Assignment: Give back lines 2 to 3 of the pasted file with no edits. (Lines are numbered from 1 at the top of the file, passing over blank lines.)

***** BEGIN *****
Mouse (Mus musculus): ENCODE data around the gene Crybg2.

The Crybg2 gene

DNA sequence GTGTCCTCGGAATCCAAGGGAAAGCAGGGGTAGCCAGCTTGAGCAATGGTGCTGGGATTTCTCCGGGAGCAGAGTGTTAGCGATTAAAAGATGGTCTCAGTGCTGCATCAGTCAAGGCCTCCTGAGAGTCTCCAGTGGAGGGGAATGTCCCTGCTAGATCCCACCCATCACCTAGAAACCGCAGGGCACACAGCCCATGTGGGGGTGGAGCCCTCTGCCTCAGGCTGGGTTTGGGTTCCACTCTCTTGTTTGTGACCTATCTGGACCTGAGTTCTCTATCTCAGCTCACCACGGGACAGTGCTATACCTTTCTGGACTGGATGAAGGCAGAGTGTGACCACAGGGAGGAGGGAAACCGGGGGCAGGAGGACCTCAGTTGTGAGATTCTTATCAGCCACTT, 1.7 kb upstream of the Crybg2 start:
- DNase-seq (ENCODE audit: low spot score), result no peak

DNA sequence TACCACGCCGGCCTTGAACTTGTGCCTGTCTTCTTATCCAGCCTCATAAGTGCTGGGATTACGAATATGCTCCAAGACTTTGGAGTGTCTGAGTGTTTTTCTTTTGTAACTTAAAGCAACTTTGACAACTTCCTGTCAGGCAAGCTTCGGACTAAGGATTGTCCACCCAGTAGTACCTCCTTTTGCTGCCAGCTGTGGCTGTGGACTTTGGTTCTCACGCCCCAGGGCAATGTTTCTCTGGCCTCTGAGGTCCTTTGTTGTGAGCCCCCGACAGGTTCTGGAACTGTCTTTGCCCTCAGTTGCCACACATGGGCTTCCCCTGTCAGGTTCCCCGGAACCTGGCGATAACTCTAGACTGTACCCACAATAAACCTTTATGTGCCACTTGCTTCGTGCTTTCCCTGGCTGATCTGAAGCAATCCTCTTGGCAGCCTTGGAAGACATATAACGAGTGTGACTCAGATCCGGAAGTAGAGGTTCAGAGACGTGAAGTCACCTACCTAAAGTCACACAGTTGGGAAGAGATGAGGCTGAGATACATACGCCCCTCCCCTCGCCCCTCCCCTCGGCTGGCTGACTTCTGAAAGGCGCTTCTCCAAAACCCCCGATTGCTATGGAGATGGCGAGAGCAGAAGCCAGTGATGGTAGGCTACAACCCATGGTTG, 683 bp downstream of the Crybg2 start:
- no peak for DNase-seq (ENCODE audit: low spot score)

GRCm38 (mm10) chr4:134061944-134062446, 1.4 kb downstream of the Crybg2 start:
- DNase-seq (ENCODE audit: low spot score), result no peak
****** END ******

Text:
The Crybg2 gene

DNA sequence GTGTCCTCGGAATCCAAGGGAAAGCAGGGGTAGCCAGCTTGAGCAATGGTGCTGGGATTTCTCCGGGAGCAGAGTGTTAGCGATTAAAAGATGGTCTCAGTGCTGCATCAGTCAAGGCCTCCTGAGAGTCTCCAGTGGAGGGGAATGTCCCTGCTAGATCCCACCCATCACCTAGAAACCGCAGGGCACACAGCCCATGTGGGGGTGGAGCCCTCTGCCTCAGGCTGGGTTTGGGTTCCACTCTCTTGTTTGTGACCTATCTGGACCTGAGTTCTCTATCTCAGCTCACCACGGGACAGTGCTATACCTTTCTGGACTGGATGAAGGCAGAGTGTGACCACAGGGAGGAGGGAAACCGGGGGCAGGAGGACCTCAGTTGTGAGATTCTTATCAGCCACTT, 1.7 kb upstream of the Crybg2 start: